June 24, 2007

Two items crossed my desk this week. One was a survey about a new water product that allegedly isn’t as heavy as tea but has the “health benefits” of tea built into it. (Read: yet another flavored fortified water.) The other was a news story on CNN about an order given by the mayor of San Francisco banning the city government from buying bottled water, even for water coolers. (HOORAY for them!)

Now, I buy bottled water once in a while, but it’s for two reasons. One, I have a supply in stock for hurricane preparedness (I live in Florida) which will sit there indefinitely until we need it. Two, I buy a large bottle and then reuse it over and over again (for taking water with me to the gym) until the bottle begins to fail structurally or develops other problems, at which time I replace it and recycle the old. I suspect the water companies figured this habit out, though, because Evian bottles fail rapidly, and so do those from my local store brand. At the moment I’m using a Fiji bottle, and it’s holding up well. But I’m thinking I’m not going to do that anymore — I’ll just buy a durable plastic bottle from Rubbermaid or someone similar, and use it permanently.

One thing this habit of drinking the bottled water and then refilling with tap has taught me is that my tap water tastes better than some bottled water. For example, by comparison with my tap water, Evian tastes positively chemical to me. I’d heard about the studies comparing the quality of bottled water vs. tap but this morning I actually went out and read up on it (allaboutwater.org and the NRDC’s study of bottled water) and was stunned to see that not only is bottled water less well regulated (FDA regulations for bottled water are less stringent than EPA regulations for tap), it failed the microbe-content test in nearly 20 percent of samples studied!


Ok, so now we’re back to the voting with our dollars issue. Tap water providers are required to provide all customers with a water-quality report — in fact, ours arrived in the mail yesterday. Bottled water manufacturers are under no such mandate, which is how they get away with selling purified tap water (without actually telling you that it’s tap water) at enormous prices and putting a picture on the label designed to make you think you’re getting something “more natural” than that, etc., when in point of fact you may be getting something inferior to your own tap water.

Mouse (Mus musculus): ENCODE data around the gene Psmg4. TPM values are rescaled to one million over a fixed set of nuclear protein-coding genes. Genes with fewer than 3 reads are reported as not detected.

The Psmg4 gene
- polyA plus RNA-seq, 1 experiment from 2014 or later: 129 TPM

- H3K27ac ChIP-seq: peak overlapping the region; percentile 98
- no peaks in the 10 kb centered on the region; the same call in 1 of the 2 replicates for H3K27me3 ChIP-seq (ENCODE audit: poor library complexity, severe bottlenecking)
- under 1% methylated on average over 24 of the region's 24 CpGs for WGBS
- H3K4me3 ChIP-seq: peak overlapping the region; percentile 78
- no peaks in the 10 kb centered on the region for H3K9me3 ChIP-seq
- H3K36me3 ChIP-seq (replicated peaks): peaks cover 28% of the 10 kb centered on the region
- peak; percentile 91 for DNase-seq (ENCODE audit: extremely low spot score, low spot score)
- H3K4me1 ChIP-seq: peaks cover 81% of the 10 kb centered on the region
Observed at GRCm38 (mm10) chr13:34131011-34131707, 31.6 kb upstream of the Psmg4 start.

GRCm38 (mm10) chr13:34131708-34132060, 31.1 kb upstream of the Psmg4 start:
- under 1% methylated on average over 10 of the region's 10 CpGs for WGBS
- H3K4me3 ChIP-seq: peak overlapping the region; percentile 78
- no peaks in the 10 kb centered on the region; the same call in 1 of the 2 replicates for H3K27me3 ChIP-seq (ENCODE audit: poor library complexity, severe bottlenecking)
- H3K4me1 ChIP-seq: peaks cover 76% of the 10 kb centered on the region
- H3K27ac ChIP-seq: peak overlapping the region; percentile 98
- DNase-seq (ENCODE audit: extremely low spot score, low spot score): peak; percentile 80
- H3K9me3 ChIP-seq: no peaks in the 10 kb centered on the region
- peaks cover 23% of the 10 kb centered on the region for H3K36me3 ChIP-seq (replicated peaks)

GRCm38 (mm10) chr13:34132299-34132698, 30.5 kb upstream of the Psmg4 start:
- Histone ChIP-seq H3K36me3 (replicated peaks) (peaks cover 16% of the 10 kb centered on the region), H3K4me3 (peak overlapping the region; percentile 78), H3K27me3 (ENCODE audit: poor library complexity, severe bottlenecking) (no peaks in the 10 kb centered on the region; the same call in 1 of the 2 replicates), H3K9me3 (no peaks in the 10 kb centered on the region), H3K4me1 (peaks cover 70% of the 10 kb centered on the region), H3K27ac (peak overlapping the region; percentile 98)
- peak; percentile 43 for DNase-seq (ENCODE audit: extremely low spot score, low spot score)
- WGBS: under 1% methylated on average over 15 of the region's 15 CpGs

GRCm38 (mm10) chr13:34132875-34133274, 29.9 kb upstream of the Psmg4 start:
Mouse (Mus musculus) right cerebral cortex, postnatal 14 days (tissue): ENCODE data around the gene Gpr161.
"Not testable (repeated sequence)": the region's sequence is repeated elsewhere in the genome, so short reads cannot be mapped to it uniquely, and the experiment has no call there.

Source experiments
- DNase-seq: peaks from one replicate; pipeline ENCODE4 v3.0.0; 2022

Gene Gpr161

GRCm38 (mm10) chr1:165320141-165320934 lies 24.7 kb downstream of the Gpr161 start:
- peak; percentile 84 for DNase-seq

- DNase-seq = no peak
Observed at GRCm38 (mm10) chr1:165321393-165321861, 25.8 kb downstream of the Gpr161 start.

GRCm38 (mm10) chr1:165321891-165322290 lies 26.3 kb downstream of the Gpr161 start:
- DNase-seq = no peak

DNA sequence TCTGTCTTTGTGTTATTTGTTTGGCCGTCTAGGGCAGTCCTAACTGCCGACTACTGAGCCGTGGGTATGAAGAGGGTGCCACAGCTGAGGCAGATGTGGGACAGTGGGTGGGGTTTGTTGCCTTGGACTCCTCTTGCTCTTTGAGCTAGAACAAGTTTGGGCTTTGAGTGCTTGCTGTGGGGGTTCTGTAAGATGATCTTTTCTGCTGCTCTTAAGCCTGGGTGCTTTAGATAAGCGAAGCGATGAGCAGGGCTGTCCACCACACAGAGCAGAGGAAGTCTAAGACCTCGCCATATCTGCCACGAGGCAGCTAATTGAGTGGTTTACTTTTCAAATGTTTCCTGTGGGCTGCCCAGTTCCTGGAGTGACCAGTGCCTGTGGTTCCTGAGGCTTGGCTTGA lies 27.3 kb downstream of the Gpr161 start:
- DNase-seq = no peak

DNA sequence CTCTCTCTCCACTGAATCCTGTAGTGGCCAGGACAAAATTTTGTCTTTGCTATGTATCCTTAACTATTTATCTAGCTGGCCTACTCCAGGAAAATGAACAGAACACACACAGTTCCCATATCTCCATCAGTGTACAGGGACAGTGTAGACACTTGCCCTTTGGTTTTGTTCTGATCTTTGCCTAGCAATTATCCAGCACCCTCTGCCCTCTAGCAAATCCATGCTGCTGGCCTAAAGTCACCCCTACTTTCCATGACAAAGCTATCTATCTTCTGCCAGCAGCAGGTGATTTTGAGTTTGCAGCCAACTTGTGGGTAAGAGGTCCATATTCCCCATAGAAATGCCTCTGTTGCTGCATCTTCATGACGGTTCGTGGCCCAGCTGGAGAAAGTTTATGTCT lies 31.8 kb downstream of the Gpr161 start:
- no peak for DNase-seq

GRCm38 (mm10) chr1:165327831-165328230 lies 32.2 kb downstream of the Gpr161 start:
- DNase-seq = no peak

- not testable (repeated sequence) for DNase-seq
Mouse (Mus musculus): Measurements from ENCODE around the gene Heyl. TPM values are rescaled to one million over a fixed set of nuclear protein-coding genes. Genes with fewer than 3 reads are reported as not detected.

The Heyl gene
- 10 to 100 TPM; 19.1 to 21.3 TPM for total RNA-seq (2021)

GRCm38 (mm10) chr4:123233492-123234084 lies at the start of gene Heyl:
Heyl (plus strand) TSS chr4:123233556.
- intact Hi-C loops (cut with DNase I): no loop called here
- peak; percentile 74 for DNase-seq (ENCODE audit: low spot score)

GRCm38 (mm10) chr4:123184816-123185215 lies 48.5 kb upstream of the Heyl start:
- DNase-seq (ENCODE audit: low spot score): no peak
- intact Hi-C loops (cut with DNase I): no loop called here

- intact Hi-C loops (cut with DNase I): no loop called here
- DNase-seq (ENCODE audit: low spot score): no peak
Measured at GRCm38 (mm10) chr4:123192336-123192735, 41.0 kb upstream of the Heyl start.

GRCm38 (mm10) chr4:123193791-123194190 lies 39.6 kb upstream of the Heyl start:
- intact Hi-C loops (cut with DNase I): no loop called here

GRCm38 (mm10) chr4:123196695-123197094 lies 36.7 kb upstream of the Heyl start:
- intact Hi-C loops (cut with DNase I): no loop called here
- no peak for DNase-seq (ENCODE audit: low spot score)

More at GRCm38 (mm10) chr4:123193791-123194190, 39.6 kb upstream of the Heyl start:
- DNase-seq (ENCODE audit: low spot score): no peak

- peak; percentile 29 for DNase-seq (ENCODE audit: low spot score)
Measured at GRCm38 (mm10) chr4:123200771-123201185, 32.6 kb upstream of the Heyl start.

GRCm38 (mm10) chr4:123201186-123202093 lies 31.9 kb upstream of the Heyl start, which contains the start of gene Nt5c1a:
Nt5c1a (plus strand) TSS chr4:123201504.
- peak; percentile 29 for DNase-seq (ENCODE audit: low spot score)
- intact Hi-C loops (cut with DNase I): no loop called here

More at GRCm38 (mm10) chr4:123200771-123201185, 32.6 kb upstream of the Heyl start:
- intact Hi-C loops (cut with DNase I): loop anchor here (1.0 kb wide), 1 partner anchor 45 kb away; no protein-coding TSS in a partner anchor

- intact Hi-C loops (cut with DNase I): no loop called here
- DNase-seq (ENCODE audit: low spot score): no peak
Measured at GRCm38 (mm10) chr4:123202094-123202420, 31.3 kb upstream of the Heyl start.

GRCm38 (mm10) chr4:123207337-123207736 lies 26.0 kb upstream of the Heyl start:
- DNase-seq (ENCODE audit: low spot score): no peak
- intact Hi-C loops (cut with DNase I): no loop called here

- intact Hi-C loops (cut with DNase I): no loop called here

Do I really want to support those practices? No, but to me the question is actually more one of reducing my carbon footprint. The number of plastic bottles made and discarded annually from bottled water — in many cases bottled TAP water! — is staggering. According to the Container Recycling Institute, 60 million plastic water bottles are discarded each day in this country alone.

So, to recap: we not only have the hugely inflated cost of the bottle of water, we have all the oil consumption costs in global warming gases and pollution from transporting it (which tap water, usually being local, typically doesn’t have), plus the oil consumption used to make the plastic, plus the pollution from the bottles (have you noticed they’re everywhere???), plus the landfill-disintegration penalties to the environment in those communities that don’t have recycling (and even in those communities that do, from people who are too inconsiderate to recycle). Etc.

Or we have the reusable glass, the tap, the less-than-one-cent cost, and the much more environmentally friendly result of just standing at the sink and quenching our thirst.

I understand some people don’t like the taste of their tap water. To them I suggest a filtration system attached to the tap. It’s gotta be cheaper in the long run, for both themselves and the planet, than loading up on these bottles.

And about the company making the new brand of fortified water — I’ll ask you the same question I asked them: Does the world really NEED another kind of bottled water? And does the public really NEED to be exposed to yet another marketing campaign designed to heighten their already rampant consumerism and create a feeling of need where no actual need exists?  I think not, and my dollars will be spent in such a way as to make that point.


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